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A study to be published in Marine Policy estimates that between 20 percent and 32 percent of wild seafood imported into the U.S. comes from illegal, unregulated and unreported (IUU) fishing. Valued at USD 1 billion (EUR 728 million) to USD 2 billion (EUR 1.5 million) annually, this represents between 15 to 26 percent of the total value of U.S. wild seafood imports.

The new study finds that the amount of IUU seafood entering the U.S. market is in line with global estimates of pirate fishing, assessed at 13 to 31 percent of global catch and valued at between USD 10 billion (EUR 7.3 billion) and USD 23.5 billion (EUR 17 billion) annually.

“This study unfortunately confirms what we have long suspected — that seafood from pirate fishing is getting into our markets. Illegal fishing undercuts honest fishermen and seafood businesses that play by the rules, and the U.S. should not be incentivizing pirate fishers by creating a legal market for their products,” said Beckie Zisser, Oceana ocean advocate.

“The solution to this problem is requiring proof of legality and traceability as a condition to import into the U.S., ensuring that all seafood sold in the U.S. is safe, legally caught and honestly labeled. Before seafood crosses our borders and enters our markets, it needs to have documentation that verifies that it was legally caught, and that the fish traveled a transparent path from the fishing vessel to our dinner plates.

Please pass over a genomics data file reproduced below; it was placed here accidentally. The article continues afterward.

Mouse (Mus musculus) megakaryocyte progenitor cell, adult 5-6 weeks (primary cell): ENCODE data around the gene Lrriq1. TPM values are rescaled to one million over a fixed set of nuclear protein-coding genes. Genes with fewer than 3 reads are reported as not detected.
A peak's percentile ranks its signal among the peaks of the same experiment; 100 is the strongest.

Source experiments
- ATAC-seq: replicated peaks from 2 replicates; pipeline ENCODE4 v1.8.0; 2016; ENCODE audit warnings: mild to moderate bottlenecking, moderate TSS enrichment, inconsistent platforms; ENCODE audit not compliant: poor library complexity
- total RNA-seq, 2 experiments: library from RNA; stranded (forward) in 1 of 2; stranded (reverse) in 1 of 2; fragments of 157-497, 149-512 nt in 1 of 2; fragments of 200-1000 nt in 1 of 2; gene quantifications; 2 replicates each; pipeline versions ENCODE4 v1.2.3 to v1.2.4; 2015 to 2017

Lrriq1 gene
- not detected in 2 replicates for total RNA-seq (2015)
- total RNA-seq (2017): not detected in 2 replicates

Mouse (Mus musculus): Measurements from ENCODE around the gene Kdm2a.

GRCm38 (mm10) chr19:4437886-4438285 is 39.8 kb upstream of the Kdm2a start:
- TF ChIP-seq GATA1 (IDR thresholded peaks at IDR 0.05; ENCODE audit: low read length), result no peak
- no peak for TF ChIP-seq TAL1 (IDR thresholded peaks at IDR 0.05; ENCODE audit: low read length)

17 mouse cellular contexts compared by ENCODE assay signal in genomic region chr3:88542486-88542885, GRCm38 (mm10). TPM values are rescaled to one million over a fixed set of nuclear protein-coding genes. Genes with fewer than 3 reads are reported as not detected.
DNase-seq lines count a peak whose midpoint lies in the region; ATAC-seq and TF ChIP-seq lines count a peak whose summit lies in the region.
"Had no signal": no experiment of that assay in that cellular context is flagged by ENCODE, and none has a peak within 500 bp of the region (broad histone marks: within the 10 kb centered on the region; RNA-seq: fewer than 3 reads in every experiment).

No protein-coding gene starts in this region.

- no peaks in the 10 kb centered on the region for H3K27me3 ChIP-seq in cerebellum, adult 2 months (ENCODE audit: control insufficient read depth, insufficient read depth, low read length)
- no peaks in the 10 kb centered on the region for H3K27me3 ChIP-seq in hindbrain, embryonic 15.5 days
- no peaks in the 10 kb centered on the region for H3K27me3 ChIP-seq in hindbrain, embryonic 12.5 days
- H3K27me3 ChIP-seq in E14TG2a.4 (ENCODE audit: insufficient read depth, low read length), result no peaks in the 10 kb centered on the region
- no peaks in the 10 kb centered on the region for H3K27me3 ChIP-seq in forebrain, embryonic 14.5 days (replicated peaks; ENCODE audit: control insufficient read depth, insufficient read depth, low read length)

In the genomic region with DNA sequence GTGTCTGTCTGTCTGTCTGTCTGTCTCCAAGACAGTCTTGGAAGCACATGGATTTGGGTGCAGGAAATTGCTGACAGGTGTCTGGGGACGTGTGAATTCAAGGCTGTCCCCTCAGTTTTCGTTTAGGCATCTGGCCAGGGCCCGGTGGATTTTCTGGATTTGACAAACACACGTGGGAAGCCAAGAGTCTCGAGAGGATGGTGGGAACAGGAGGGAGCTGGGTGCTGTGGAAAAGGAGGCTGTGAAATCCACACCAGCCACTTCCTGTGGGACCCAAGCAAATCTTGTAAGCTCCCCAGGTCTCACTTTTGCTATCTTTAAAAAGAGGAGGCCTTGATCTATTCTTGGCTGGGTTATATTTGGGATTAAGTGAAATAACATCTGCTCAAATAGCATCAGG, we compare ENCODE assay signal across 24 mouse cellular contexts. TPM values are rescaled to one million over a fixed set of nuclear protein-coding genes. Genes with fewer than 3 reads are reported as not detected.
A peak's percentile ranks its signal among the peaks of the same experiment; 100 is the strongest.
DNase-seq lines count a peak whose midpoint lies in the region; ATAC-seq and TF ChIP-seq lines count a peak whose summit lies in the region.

“As the U.S. is one of the largest importers of wild-caught seafood, the federal government has a responsibility to cut off the financial incentives for pirates by keeping illegal product out of our markets. The federal government can and must use its existing authority to shut our borders to illegally caught seafood and level the playing field for honest fishermen and seafood businesses.

“Congress must also pass the Safety and Fraud Enforcement for Seafood Act (SAFE Seafood Act), a bill that would require traceability throughout the seafood supply chain, improve inspections and provide more information to consumers at the point of purchase. Without traceability, U.S consumers are inadvertently funding the profits of illegal fishing. We need to track our seafood from boat to plate to protect the oceans, consumers and public health.”

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seaweb-seafood-summit-circleSeaWeb Seafood Summit

9-11 February 2015
New Orleans, Louisiana

The SeaWeb Seafood Summit brings together global representatives from the seafood industry with leaders from the conservation community, academia, government, and the media for in-depth discussions, presentations, and networking around the issue of sustainable seafood. Read More